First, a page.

New modelling contained in a Nexa Advisory report shows about $13 billion could be slashed from electricity costs by opening up Australia’s transmission market to competition.
- Close to $1 billion ($952 m) in capital cost reductions would come as a result of opening the transmission market to globally proven non-incumbent transmission entities, who have the established scale and procurement partnerships, (as we can see from the NSW REZ tenders).
- Additional reductions in costs, of $2.98 billion, could be achieved through avoiding excess regulated returns on equity, via the opening of markets for the ownership as well as construction of new transmission.
- Most significantly, reducing the delays in delivering new operational transmission, by just three months, would avoid a $9.2 billion increase in wholesale electricity costs.
Australia needs to build 10,000km of transmission, in less than 10 years, equal to 25 per cent of today’s entire transmission grid.
It is becoming extremely unlikely that we will meet our 2030 and 2050 targets. Even if we could generate enough renewable energy, we do not have the transmission infrastructure required to convey it to consumers.
Lengthy and uncertain approvals process that do nothing to ensure social licence from and compensation of host communities.
The scale of build required risks supply chain and procurement bottlenecks for the regulated monopoly networks. This means transmission is not being approved and built fast enough and is slowing down the renewable generation and storage build needed.
Nexa Advisory believes that the current regulatory barriers to entering Australia’s electricity transmission markets, which result in monopoly provision by primary transmission network service providers (PTNSPs), are resulting in increased costs to Australian consumers, and delaying the transition to reliable and secure clean energy.
There is significant support, among the diverse group of stakeholders, for opening the transmission market in Australia to competition.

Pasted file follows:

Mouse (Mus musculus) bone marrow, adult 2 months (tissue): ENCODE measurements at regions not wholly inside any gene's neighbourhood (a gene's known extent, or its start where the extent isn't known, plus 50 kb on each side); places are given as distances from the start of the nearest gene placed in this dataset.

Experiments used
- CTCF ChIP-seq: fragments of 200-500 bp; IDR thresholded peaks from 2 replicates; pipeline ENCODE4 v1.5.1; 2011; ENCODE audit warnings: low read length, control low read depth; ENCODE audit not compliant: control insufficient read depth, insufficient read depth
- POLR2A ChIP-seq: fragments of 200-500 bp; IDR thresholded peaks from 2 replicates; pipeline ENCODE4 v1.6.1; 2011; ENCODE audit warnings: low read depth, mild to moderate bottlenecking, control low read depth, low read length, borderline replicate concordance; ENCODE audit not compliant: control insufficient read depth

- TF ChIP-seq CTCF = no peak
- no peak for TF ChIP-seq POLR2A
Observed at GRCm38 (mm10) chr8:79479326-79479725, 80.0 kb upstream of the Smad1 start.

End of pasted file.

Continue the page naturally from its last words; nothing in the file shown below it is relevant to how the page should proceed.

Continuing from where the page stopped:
There is no reason to believe that the current number of transmission entities, one per state, is the upper limit or optimal number in the NEM.
Australia must compete on the international stage for highly specialised assets and skilled labour, such as project management of large infrastructure projects.
A radical approach is needed to ensure we build this critical infrastructure on time and ensure the impacts of delays are not borne by consumers.
Evidence from our research shows that the current market frameworks, regulated and non-regulated, for delivering new transmission infrastructure, are complex and as a result, retain high barriers to market entry.
Barriers to entry inefficiently fragment transmission markets, allow transmission operators opportunities to exercise market power. This in turn results in generally higher cost and slower delivery environment than is the case in high performing overseas markets that less fragmented and more open to competition.
The modelling shows that reducing or removing barriers to entry to Australian transmission markets could avoid the costs and delays associated with the current closed and fragmented markets, approach and save over $13 billion dollars of unnecessary costs to customers on the journey to net zero and meeting renewable generation targets.
Opening up the transmission market to global established players will be key to:
- Encourage innovation in both technical approach and delivery.
- Attract international private finance and capital quickly and efficiently.
- Significant supply chain and procurement leverage to deliver faster and cheaper.
We are calling for:
1) The Commonwealth Government to make transmission investment contestability a pre-requisite for access to Rewiring the Nation.
2) Jurisdictional competitive tenders for nationally significant ISP and non ISP projects in NSW and VIC (where there is contestability now).